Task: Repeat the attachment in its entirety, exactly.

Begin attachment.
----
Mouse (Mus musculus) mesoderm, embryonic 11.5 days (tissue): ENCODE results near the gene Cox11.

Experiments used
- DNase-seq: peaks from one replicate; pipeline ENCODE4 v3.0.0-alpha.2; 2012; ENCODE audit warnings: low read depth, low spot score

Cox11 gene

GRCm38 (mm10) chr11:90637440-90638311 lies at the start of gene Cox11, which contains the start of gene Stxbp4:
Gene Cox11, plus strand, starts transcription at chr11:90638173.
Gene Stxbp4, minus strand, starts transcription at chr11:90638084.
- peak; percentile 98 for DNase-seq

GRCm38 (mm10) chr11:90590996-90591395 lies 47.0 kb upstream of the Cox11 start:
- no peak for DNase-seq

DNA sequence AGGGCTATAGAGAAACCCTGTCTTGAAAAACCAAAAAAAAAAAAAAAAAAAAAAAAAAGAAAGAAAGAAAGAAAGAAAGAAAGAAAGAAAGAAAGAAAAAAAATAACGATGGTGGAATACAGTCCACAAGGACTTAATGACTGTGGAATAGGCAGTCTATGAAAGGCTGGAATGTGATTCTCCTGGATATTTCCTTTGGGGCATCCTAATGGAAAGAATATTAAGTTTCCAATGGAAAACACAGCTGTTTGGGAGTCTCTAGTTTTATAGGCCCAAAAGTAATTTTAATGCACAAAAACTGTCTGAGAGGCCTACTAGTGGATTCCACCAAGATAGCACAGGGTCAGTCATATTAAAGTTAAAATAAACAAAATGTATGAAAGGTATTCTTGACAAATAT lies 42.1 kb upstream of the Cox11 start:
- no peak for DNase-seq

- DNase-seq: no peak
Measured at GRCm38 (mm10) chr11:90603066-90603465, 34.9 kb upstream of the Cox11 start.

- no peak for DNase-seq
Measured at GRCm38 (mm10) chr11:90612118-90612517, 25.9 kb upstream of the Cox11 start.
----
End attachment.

Mouse (Mus musculus) mesoderm, embryonic 11.5 days (tissue): ENCODE results near the gene Cox11.

Experiments used
- DNase-seq: peaks from one replicate; pipeline ENCODE4 v3.0.0-alpha.2; 2012; ENCODE audit warnings: low read depth, low spot score

Cox11 gene

GRCm38 (mm10) chr11:90637440-90638311 lies at the start of gene Cox11, which contains the start of gene Stxbp4:
Gene Cox11, plus strand, starts transcription at chr11:90638173.
Gene Stxbp4, minus strand, starts transcription at chr11:90638084.
- peak; percentile 98 for DNase-seq

GRCm38 (mm10) chr11:90590996-90591395 lies 47.0 kb upstream of the Cox11 start:
- no peak for DNase-seq

DNA sequence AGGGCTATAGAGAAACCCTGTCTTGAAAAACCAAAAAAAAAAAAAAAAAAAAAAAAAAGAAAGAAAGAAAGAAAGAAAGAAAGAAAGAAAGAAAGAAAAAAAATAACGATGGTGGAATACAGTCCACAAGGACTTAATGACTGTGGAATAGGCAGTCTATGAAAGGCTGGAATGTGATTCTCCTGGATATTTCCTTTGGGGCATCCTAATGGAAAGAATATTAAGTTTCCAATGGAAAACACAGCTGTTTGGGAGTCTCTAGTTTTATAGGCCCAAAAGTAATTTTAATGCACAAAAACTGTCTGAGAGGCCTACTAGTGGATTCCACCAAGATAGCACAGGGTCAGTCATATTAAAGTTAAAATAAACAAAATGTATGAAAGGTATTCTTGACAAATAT lies 42.1 kb upstream of the Cox11 start:
- no peak for DNase-seq

- DNase-seq: no peak
Measured at GRCm38 (mm10) chr11:90603066-90603465, 34.9 kb upstream of the Cox11 start.

- no peak for DNase-seq
Measured at GRCm38 (mm10) chr11:90612118-90612517, 25.9 kb upstream of the Cox11 start.